Analysis. History. Perspective.

Sports Then and Now



Major League Baseball’s Wild Card Wednesday 17

Posted on September 28, 2011 by Anderson Melvin

Jacoby Ellsbury and the Boston Red Sox have hit a lot of walls during their attempt to secure a 2011 playoff spot.

Popular alternative-rock band, Green Day, had a platinum hit single titled “Wake Me Up When September Ends” off of their American Idiot album in 2005. While the song may have debuted in June of 2005, it has become popular now more than ever. At least in the cities of Boston and Atlanta.

Sheer misery, agony, and torture wouldn’t even begin to describe the pain that the fans of these two historically reputable teams have had to endure over the past twenty-seven days. The month has been a, for lack of a better word, curse to the Red Sox and Braves, something Boston is far too familiar with and something Atlanta wants no part of. September has handed the Braves and Red Sox a combined 36 losses and taken near double-digit leads in both wild-card races away from each team.

On the other side of the equation, there’s the Tampa Bay Rays and St. Louis Cardinals. With a lot of the talk coming from how poorly the Red Sox have played, much credit is due to Tampa Bay, who has gone 16-8 since being down 9 games to Boston on September 2. The Rays have baseball fanatics around the country wondering how they’ve managed to battle their way back into a tie with Boston for the wild-card. The answer is simple. They believe they can win it.

“There’s a real strong believability about what we’re trying to accomplish right now but when you get to this point, you really want to finish things off,” said manager Joe Maddon.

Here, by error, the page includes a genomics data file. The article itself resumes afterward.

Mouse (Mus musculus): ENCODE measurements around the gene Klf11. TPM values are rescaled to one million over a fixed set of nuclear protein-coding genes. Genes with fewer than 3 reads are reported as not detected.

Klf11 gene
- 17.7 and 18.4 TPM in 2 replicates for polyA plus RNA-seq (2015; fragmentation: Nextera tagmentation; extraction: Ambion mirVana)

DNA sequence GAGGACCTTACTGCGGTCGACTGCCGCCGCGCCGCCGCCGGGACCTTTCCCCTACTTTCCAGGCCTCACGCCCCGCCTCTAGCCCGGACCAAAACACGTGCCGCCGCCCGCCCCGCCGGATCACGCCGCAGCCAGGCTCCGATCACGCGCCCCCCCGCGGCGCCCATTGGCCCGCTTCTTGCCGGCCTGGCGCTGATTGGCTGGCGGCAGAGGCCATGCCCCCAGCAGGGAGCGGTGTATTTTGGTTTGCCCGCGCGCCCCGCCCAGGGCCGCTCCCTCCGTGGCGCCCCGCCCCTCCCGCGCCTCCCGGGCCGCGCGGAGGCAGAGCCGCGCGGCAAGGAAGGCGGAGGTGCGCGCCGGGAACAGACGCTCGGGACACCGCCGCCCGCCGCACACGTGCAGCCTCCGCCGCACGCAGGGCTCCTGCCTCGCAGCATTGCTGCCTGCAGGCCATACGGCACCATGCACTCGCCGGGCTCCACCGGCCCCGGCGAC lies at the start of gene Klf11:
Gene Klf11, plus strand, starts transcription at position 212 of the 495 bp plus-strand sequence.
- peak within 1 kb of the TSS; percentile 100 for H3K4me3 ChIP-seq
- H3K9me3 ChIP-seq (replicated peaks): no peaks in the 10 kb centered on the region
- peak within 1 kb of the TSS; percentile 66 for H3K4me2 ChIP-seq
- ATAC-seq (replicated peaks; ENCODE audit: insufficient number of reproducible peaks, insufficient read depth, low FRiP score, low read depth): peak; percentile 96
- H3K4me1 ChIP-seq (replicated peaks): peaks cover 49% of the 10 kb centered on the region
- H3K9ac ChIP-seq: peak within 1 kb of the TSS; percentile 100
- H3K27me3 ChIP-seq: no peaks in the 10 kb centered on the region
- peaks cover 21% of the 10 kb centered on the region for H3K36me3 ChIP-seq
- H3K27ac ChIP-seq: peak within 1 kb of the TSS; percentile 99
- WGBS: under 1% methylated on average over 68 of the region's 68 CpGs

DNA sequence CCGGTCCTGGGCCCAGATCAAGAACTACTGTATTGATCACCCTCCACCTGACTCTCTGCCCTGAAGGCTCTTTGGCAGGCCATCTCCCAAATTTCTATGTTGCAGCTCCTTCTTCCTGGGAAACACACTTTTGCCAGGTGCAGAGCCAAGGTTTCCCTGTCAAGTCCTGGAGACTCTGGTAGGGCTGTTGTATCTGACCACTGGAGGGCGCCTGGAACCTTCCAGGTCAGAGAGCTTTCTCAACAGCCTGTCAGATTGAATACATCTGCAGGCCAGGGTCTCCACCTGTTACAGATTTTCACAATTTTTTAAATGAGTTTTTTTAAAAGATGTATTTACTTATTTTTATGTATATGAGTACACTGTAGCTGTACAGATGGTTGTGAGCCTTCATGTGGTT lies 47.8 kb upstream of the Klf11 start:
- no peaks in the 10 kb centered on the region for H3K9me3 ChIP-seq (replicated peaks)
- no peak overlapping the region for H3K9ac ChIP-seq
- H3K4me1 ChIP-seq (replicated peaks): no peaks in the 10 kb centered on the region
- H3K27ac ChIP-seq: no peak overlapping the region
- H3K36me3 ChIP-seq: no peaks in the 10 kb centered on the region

Rays players, fans, and coaches are all going to need to keep that belief up for one maybe even two more days if they want to make it to the postseason. Read the rest of this entry →

  • Vintage Athlete of the Month

    • Rocky Colavito: Super Slugger
      March 30, 2020 | 7:24 pm
      Rocky Colavito

      The Sports Then and Now Vintage Athlete of the Month was just the fifth player in Major League Baseball history to have 11 straight seasons with 20 or more home runs, yet could not sustain that greatness long enough to earn a spot in the Baseball Hall of Fame.

      In some sense, the legend of Rocco “Rocky” Colavito Jr. began long before he ever started pounding home runs at the major league level.

      Born and raised as a New York Yankees fan in The Bronx, Colavito was playing semipro baseball before he was a teenager and dropped out of high school at 16 after his sophomore year to pursue a professional career. The major league rule at the time said a player could not sign with a pro team until his high school class graduated, but after sitting out for one year, Colavito was allowed to sign at age 17.

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